Bulbs Go Wild
Once they were wildflowers, poking their colorful heads and delicate blossoms through the soft spring earth wherever the guiding force of nature had set them down. But their wild ways were tamed as spring bulbs became a perfect choice for careful landscaping and color coordination. To many gardeners, the autumnal rite of bulb planting has become an almost rote exercise in precise floral grouping.
True, the appeal of well-placed bulbs, brightening April's promise around trees and in borders, is a strong one. Yet there's a different joy in seeing them crop up as if by chance, knowing you sowed such a wonderfully wild array. Many spring bulbs naturalize well in most North American regions—galanthus, scillas, crocuses, muscari, daffodils, most species of tulips (including Tulipa greigii, T. fosterana and T. kaufmanniana), alliums, anemones and others. And you don't need a lot of space to savor the effect.
The basic technique for naturalizing is quite simple. Sloping garden areas, borders between shrubs, wooded spots, and even lawns are appropriate sites. Start with at least a dozen bulbs, choose your general area and scatter them. Dig holes wherever they fall—if you want bulbs in a specific area, such as around a tree, dig a trench and scatter them in it. But the rules of spacing don't apply; some bulbs will be far apart, others close together, affording an uncontrolled look.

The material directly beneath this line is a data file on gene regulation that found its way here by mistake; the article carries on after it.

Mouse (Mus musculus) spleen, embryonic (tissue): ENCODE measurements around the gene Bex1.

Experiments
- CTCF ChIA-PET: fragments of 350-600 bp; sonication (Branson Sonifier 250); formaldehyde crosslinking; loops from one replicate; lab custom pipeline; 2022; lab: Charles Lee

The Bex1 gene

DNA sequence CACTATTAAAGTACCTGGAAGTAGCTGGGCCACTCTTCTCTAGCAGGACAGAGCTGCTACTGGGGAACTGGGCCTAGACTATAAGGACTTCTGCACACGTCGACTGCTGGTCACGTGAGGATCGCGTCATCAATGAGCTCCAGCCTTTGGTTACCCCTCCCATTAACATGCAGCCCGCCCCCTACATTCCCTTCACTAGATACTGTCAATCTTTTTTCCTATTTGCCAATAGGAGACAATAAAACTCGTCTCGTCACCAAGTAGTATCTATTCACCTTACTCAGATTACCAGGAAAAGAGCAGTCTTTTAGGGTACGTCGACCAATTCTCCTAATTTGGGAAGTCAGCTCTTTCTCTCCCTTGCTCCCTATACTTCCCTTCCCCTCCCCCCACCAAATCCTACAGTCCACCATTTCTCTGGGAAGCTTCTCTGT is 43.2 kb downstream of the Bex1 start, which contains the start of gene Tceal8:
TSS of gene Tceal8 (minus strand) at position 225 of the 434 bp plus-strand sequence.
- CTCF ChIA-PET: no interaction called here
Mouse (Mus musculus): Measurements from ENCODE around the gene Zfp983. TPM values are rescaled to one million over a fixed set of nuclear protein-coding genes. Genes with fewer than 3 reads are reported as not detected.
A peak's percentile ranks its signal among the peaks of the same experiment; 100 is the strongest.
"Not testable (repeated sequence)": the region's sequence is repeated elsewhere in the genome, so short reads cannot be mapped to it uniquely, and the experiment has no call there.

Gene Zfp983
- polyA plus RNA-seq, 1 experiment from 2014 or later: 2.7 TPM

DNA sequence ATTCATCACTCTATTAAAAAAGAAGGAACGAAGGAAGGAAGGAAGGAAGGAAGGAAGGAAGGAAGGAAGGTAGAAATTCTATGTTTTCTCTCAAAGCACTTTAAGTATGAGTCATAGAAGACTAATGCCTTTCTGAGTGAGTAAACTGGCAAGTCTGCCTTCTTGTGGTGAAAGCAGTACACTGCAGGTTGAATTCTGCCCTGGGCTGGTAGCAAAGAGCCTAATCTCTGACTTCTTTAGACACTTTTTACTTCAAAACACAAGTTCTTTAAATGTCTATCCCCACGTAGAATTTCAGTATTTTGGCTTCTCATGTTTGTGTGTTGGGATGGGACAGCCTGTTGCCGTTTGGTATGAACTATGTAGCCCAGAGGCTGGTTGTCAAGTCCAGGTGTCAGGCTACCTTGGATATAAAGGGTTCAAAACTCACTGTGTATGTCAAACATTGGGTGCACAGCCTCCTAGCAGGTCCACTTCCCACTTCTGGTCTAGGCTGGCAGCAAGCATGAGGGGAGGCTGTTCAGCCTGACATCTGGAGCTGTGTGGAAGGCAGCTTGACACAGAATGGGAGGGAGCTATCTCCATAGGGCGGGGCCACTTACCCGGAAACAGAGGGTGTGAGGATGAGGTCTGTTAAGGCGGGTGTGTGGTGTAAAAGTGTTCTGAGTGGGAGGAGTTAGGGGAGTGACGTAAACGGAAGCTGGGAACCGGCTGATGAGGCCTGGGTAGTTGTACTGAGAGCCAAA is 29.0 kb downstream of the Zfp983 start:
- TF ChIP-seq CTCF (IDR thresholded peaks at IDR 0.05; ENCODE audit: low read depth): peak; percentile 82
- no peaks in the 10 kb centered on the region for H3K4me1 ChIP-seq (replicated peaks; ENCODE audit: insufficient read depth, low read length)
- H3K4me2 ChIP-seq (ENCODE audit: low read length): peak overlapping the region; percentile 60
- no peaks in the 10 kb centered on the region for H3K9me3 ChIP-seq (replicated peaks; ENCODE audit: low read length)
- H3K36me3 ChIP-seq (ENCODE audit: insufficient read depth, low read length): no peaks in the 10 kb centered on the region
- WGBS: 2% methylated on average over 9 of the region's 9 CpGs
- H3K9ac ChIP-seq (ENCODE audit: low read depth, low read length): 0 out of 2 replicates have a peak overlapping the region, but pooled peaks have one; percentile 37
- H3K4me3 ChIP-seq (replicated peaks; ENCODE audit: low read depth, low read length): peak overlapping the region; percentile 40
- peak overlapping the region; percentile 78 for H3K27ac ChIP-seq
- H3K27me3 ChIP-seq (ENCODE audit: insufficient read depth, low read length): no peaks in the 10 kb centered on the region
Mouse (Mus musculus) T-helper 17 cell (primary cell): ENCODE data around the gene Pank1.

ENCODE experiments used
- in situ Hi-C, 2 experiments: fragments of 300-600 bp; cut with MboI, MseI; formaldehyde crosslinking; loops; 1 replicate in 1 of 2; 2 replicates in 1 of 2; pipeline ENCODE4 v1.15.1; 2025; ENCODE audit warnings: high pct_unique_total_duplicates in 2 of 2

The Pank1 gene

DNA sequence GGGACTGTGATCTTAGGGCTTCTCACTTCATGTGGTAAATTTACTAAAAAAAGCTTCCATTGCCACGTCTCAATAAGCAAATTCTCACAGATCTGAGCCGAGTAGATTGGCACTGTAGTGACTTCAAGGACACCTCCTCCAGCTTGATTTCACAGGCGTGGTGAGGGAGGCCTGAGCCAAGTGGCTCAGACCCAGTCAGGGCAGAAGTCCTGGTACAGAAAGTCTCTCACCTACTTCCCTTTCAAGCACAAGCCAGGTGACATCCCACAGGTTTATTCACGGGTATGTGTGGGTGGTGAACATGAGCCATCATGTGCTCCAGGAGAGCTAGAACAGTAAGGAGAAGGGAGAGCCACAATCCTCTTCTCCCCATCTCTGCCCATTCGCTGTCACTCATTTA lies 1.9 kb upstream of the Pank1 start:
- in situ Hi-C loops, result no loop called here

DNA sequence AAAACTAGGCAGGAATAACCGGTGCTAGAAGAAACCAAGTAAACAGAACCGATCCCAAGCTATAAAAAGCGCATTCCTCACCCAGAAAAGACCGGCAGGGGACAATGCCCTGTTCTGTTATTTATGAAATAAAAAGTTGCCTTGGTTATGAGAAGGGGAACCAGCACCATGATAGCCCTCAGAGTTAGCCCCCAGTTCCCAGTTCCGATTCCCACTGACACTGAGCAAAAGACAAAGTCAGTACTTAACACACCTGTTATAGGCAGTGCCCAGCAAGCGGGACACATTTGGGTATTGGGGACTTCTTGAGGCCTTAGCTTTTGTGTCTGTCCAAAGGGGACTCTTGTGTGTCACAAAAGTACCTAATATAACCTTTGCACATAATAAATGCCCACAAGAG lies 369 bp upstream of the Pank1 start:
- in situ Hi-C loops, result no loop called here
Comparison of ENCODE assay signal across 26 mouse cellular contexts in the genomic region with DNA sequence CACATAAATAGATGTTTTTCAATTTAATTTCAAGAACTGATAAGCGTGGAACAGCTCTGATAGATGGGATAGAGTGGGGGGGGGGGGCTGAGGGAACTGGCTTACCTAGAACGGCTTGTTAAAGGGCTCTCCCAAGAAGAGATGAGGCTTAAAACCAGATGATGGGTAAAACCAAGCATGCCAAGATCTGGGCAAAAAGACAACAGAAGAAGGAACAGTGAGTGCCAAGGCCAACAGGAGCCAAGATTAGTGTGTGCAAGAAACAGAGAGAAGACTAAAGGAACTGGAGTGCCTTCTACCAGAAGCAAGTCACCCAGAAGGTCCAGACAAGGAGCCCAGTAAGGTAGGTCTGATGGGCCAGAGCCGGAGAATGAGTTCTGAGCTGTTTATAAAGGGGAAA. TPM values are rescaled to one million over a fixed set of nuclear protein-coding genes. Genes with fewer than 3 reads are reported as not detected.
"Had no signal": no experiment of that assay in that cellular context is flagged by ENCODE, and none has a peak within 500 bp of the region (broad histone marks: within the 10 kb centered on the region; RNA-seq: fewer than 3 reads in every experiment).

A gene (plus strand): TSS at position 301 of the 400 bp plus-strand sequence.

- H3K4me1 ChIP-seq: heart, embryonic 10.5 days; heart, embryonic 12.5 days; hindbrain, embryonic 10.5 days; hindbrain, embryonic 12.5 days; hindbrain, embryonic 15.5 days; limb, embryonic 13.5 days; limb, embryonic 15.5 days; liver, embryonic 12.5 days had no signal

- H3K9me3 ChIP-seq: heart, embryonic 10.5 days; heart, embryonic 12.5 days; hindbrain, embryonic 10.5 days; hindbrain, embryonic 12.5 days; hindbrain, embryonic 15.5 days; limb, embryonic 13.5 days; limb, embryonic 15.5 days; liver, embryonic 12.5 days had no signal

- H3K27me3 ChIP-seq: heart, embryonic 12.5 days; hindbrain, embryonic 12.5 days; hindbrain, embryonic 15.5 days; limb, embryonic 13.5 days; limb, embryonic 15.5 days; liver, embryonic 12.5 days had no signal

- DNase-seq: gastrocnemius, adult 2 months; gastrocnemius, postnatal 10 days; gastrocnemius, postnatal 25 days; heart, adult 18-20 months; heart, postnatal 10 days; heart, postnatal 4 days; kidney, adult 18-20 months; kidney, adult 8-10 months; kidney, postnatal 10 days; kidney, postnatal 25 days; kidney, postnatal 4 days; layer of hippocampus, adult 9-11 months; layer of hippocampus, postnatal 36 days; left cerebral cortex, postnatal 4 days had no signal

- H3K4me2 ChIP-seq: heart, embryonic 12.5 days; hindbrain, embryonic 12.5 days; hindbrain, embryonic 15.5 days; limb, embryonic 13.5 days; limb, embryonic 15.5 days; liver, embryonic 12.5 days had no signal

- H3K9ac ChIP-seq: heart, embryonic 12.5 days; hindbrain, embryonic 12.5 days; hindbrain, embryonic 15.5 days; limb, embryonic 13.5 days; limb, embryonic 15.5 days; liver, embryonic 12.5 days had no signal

Don't plant too thickly at first, however leave some room for natural increases. Although you can naturalize more than one type of bulb in the same site, it's usually best to separate them, if only by color, unless they really complement each other with a balance of bold and delicate. For example, muscari, especially the popular grape hyacinth, looks better in front of daffodils than intermingled. And for the continuance of naturalized bulbs in lawn or grassy areas, don't cut the grass until the leaves of the bulbs have begun to yellow, about 4 to 6 weeks after the flowers fade.
Your soil may need improving, so have it tested. A 6 to 7 pH is desirable for most bulbs; soil below 5.5 or above 7.3 pH will cause your bulbs to fail. If your soil isn't well drained or if it's too hard, consider adding sand to raise the bed or soil rich in organic matter to lighten it.
If rodents are a problem where you garden choose your bulbs carefully. Rodents love crocuses and tulips as well as hyacinths and blue grape muscari. Try scillas, daffodils and endymion, which rodents usually avoid.
Interplanting bulbs with a woody groundcover, such as juniper or cotoneaster, may deter small animals, and many people find that strategic plantings of crown imperial fritillaria among tulips will discourage squirrels, mice, and deer.
For a foolproof method, plant the Bulbs, top with 2 inches of soil, and cover with half-inch mesh hardware cloth, bending and securing its edges into the ground. Individual mesh baskets are also good protectors. Certain bulbs that are toxic in nature and have a foul taste can deter small animals. Gardeners plagued by animals eating their bulbs might try daffodils, alliums, chionodoxa, colchicum, fritillaria, galanthus, muscari, and scilla.